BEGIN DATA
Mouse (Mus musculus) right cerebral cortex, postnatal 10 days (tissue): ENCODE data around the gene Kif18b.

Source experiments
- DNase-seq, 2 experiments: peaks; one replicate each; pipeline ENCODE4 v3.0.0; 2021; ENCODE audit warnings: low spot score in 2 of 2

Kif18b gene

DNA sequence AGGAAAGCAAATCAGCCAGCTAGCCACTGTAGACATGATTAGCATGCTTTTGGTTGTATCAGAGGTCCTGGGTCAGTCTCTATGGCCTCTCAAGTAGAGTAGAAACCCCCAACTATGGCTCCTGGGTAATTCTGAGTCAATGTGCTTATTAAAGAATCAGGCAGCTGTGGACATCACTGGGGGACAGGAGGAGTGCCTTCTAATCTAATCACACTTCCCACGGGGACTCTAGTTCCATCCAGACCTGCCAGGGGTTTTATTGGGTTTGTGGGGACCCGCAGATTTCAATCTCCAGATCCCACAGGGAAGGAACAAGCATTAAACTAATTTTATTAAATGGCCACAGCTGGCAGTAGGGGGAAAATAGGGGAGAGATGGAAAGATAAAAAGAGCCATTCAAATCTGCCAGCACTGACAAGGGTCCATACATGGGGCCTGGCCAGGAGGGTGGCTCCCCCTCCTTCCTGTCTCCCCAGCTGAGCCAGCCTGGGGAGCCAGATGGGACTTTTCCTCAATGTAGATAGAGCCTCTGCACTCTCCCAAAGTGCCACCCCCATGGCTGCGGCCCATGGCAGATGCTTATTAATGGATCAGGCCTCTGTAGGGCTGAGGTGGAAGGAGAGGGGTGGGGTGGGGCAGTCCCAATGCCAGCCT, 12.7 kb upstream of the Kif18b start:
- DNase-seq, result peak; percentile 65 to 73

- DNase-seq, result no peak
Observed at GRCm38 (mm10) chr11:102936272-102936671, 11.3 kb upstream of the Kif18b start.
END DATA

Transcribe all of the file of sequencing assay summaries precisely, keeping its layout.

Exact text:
Mouse (Mus musculus) right cerebral cortex, postnatal 10 days (tissue): ENCODE data around the gene Kif18b.

Source experiments
- DNase-seq, 2 experiments: peaks; one replicate each; pipeline ENCODE4 v3.0.0; 2021; ENCODE audit warnings: low spot score in 2 of 2

Kif18b gene

DNA sequence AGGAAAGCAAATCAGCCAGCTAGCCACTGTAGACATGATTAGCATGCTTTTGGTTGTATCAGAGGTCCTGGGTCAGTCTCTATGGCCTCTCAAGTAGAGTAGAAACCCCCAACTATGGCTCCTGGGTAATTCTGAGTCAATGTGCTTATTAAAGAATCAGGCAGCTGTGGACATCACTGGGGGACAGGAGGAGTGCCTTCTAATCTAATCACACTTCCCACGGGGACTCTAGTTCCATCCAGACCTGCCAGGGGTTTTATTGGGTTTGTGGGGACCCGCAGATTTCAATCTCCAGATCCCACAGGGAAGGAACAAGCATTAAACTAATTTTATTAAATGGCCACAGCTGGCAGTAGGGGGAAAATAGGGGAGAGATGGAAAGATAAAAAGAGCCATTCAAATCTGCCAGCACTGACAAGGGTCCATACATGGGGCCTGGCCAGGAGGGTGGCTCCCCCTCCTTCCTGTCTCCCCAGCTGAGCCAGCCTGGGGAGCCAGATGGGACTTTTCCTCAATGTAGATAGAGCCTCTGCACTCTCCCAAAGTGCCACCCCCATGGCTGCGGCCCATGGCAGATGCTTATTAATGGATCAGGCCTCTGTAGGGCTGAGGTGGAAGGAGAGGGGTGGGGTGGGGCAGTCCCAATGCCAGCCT, 12.7 kb upstream of the Kif18b start:
- DNase-seq, result peak; percentile 65 to 73

- DNase-seq, result no peak
Observed at GRCm38 (mm10) chr11:102936272-102936671, 11.3 kb upstream of the Kif18b start.